I am talking about being over cautious to the point of a fault. If you speak to a lot of people who have had squibs/double charges/etc., most are the ones who try to check the powder ever 10 rounds or some crazy number. They get tripped up along the way since you are getting out of rhythm and losing how the process should work. We are all creatures of habit and if you form good habits while reloading, that will carry you through. I had a squib when I first started reloading about 20 years ago. That was when I didn't have a good process and I was being too cautious. It's best to stay with common practice but take it slow and deliberate. Good habits will form from there and the comfort will grow. I'm not advocating that I'm the best reloader around - far from it. However, I have learned a lot over the years and when I hear of problems with reloads, I always look at their process. About 80% follow something like I mentioned above. The others are just distraction and misc issues.

Noted. :)

As a new reloader, I'm still trying to find that process. Part of that is going to include "change, and do this" or "do NOT do this."

I'd prefer to go slow and cautiously, as you said, checking charges and OAL every 10 rounds, on a brand new press and brand new reloader, and then get to the point where I decide how much faith to put into an auto-measure, OAL, and then making it every 25...50..100, etc., as well as 'don't bother weighing completed rounds.'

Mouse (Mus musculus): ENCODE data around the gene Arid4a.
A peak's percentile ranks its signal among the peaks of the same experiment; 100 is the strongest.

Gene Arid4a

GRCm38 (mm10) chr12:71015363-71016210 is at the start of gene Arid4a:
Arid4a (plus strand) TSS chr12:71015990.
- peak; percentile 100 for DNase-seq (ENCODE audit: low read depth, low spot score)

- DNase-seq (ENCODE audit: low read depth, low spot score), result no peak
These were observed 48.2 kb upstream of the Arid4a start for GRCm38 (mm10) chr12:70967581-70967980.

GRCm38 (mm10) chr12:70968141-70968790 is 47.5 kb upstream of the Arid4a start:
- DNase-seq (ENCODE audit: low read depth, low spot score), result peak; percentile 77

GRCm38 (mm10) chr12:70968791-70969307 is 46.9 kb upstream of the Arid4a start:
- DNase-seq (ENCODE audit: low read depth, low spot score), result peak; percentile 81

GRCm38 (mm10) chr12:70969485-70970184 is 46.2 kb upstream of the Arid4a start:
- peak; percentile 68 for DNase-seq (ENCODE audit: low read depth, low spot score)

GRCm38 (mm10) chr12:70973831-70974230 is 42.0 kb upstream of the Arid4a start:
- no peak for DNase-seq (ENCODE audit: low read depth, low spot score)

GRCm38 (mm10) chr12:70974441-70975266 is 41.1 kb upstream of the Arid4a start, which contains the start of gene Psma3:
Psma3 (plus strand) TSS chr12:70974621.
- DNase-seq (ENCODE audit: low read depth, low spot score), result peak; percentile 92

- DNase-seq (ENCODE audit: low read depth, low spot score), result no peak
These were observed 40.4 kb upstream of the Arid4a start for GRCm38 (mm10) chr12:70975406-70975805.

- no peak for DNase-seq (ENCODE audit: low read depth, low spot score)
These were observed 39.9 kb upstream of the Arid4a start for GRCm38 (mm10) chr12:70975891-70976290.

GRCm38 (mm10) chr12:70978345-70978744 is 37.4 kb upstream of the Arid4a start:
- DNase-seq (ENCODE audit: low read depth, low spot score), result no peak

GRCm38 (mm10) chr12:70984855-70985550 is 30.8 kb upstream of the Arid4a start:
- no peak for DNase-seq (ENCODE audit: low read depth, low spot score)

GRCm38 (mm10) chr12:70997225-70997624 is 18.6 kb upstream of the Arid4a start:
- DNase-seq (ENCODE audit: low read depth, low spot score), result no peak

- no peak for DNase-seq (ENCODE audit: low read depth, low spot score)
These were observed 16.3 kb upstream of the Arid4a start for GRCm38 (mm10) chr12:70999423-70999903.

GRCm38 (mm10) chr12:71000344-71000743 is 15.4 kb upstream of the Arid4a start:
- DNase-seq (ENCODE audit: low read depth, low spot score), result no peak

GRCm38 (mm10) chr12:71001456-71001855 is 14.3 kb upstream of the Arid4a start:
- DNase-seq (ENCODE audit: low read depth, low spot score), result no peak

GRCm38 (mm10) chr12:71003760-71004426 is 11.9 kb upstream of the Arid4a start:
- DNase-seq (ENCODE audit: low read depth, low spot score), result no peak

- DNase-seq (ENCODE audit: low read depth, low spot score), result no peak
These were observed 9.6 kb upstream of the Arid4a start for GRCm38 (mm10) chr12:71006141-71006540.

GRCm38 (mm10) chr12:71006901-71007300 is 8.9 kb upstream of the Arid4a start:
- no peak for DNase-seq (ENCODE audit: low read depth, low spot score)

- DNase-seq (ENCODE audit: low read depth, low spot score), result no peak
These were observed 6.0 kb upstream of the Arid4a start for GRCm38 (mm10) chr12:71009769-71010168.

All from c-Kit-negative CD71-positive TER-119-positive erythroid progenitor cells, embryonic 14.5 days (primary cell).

I'm not sure how else I can get there - I'm loading single round at a time on a progressive, and that weighing of charges showed me enough variation in charges that I took apart the PM, degreased it for the 3rd time, and am now hopefully going to see enough load consistency that I am not weighing every 5 or 10 rounds..

I may be chasing down the wrong path as an extra safety check of weighing the completed rounds, but what else am I doing 'incorrectly' here?

Note: Internet/web sucks as a way to gauge someone's demeanor and attitude - I'm asking the question sincerely - appreciate the help, just not sure what else to change?

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If you are loading one round at a time on a progressive, they won't be as uniform as if all the shell locations were filled. When all are filled you sort of equalize the pressure all the way around, not just in one place, off center.